CALC HOMEWORK!! PLEASE HELP!! Determine where the function is concave upward and where it is concave downward. f(x) = 3x^4 - 6x^3 +x - 9?

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  • 3 years ago

    f(x) = 3x⁴ - 6x³ + x - 9

    f '(x) = 12x³ - 18x² + 1

    f ' '(x) = 36x² - 36x

    The graph of f ' '(x) is an upwards-opening parabola (because the coefficient of the x² term is positive). When f ' '(x) > 0, the original function will be concave up. If you find the x-values where f ' '(x) = 0, you'll know that f ' '(x) > 0 outside of those points.

    So here's f ' '(x) = 0 :

    36x² - 36x = 0

    x² - x = 0 ……………….. divided both sides by 36

    x(x - 1) = 0 …………….. factored left side

    By the principle of zero products, the solutions are x = 0 and x = 1.

    f ' '(x) > 0 outside the interval (0, 1), and so the original function is concave up on the intervals (- ∞, 0) and (1, ∞).

    The function is concave down when f ' '(x) < 0. In this case, it is concave down on (0, 1) .

    Here's a graph of the function. I put in the points at x = 0 and x = 1 so that it's easier to see that the function is concave down on (0, 1).

    https://www.desmos.com/calculator/4y1ymzgspq

    There's also a hidden graph there of the second derivative function f ' '(x) = 36x² - 36x . If you click on the currently hollow circle next to that function in the left panel, it will appear. You can see from that graph where f ' '(x) is greater than and less than zero, which agrees with what was said above.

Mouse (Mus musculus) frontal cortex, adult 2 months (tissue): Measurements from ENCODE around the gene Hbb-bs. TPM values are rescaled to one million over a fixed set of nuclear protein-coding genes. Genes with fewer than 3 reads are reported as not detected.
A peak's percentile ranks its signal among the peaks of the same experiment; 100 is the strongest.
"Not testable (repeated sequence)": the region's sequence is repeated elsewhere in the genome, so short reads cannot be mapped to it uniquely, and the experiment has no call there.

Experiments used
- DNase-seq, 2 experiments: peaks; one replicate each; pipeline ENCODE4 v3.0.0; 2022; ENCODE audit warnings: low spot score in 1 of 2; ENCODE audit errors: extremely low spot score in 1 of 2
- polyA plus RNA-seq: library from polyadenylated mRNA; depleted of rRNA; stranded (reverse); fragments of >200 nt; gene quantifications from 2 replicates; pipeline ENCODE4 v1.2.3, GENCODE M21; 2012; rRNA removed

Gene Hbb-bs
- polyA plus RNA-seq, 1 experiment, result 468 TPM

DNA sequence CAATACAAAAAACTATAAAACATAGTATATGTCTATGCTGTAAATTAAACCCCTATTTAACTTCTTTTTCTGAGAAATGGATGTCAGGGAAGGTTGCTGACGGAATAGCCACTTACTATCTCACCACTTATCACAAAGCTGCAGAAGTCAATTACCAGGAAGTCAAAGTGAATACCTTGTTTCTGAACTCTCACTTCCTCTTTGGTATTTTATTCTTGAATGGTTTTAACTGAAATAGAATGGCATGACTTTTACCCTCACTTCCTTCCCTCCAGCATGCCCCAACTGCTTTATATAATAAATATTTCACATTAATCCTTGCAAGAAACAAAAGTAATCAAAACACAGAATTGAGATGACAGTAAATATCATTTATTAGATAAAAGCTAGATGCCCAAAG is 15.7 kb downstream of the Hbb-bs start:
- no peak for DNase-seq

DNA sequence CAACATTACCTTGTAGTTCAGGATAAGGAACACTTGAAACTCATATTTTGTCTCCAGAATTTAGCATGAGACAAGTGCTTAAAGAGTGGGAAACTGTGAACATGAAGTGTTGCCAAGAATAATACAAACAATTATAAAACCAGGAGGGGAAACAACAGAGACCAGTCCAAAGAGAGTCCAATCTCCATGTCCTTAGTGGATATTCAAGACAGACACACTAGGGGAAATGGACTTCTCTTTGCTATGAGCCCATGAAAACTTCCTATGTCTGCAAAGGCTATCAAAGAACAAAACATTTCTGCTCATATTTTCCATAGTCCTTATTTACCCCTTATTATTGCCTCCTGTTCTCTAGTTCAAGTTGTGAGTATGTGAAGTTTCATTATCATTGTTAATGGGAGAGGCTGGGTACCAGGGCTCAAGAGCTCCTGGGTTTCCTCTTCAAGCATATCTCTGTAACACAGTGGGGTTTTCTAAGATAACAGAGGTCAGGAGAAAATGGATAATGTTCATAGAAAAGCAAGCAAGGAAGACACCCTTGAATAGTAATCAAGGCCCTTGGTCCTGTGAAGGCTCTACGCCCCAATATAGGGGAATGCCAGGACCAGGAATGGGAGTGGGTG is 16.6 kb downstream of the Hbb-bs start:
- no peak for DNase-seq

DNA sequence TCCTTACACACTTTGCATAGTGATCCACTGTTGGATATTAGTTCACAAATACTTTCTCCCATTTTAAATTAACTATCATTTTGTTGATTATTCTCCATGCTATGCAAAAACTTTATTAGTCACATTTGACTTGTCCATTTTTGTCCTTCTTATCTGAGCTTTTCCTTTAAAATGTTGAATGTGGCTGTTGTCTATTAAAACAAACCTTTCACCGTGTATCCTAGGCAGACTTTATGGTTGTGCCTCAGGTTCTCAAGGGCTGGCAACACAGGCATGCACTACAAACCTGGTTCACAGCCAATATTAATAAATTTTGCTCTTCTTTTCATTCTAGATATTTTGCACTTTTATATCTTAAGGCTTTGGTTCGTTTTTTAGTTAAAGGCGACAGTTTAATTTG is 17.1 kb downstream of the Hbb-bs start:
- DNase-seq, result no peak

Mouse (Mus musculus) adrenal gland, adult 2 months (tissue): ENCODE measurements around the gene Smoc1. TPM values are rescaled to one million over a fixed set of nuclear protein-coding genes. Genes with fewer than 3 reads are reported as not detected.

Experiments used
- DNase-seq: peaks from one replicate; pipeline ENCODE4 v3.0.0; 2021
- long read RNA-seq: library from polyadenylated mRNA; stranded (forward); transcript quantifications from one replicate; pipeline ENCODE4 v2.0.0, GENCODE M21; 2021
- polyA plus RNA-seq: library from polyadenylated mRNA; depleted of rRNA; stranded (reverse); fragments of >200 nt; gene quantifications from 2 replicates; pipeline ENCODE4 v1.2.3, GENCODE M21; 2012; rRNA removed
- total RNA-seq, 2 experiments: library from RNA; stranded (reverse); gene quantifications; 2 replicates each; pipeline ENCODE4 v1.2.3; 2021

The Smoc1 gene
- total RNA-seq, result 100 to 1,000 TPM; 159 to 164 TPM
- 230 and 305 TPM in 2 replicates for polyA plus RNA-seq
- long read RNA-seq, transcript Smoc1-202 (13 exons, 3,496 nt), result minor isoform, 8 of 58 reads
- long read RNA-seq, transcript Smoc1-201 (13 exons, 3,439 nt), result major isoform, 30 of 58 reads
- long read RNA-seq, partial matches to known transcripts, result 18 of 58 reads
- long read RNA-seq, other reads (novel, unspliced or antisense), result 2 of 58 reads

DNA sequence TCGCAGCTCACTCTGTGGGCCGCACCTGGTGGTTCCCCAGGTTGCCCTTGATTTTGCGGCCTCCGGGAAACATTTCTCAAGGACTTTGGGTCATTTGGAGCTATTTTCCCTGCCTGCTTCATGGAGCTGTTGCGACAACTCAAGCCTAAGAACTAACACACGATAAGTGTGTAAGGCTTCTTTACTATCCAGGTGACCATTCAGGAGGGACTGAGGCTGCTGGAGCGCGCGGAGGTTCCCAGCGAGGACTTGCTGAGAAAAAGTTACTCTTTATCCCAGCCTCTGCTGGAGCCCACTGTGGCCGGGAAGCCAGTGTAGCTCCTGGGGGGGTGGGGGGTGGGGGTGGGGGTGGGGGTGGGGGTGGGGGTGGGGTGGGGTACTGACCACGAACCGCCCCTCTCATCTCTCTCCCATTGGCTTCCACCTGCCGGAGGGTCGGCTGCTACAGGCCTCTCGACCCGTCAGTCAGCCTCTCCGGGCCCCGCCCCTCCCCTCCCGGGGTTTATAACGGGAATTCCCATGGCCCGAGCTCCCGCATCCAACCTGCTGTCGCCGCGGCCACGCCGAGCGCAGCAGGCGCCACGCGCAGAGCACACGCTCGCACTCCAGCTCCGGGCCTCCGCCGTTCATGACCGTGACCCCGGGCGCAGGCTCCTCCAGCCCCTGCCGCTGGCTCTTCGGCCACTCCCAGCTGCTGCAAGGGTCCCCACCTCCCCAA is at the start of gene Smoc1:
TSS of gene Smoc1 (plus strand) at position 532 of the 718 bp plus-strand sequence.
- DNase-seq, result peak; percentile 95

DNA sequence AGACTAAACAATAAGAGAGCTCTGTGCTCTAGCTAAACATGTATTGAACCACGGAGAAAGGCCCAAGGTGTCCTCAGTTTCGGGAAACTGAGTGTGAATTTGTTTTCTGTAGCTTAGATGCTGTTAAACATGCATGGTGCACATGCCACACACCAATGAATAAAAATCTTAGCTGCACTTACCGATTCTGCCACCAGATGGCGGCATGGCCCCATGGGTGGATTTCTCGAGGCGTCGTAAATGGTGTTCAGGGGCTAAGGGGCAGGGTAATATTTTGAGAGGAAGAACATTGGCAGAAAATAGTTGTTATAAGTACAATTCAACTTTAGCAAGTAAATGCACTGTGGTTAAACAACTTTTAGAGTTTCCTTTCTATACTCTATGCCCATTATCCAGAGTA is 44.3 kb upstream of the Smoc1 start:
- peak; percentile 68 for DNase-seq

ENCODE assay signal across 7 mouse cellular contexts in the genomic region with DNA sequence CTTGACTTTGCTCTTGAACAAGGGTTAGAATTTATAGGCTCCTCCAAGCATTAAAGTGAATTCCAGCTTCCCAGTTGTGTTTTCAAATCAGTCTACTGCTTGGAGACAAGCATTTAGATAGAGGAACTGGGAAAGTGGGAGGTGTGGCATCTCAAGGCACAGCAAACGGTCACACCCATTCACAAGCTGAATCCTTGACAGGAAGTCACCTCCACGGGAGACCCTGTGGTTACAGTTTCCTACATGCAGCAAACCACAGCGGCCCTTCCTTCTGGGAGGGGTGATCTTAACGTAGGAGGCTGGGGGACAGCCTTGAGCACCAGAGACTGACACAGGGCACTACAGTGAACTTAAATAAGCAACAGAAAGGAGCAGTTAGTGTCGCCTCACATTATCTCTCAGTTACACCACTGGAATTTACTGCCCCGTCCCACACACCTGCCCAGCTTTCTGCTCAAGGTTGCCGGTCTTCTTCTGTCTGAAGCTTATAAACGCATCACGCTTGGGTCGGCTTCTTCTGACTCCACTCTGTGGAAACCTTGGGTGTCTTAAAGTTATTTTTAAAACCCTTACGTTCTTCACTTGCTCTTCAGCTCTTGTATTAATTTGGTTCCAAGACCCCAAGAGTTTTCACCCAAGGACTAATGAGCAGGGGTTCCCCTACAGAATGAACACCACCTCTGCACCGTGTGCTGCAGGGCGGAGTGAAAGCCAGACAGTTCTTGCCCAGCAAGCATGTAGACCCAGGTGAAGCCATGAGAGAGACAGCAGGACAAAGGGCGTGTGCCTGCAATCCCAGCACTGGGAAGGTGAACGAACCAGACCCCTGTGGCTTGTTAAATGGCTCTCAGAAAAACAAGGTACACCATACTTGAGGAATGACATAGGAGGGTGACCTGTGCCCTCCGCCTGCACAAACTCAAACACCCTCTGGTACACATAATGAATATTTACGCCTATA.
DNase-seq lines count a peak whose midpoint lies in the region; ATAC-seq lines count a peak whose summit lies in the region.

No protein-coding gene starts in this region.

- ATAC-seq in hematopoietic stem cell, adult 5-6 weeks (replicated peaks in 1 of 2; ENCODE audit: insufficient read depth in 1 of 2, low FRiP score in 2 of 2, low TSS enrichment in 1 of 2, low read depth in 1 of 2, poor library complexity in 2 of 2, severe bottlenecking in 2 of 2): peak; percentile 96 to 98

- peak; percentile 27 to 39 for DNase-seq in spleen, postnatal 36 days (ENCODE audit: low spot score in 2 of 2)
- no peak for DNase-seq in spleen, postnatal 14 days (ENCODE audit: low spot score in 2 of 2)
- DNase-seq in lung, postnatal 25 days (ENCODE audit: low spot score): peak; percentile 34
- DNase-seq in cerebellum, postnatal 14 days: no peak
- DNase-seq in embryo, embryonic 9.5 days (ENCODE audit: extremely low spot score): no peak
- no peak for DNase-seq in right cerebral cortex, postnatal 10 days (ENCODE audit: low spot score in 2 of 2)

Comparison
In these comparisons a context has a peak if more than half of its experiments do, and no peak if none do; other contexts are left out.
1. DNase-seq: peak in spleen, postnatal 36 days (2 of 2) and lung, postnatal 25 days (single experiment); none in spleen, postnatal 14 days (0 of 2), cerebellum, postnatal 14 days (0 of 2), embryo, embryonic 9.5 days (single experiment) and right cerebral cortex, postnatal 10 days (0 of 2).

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    Note: I realized later something I said isn't always true, namely, the part about "If you find the x-values where f ' '(x) = 0, you'll know that f ' '(x) > 0 outside of those points." That works if you have an upwards-opening parabola with vertex below the x-axis for the second derivative . However, if the second derivative is a quadratic, it's also possible that there might be only one point where f ' '(x) = 0, or even no points where f ' '(x) = 0. Yet, the method is valid. If the second derivative is a quadratic, you can work with the graph of that quadratic to figure out where it is greater or less than zero.

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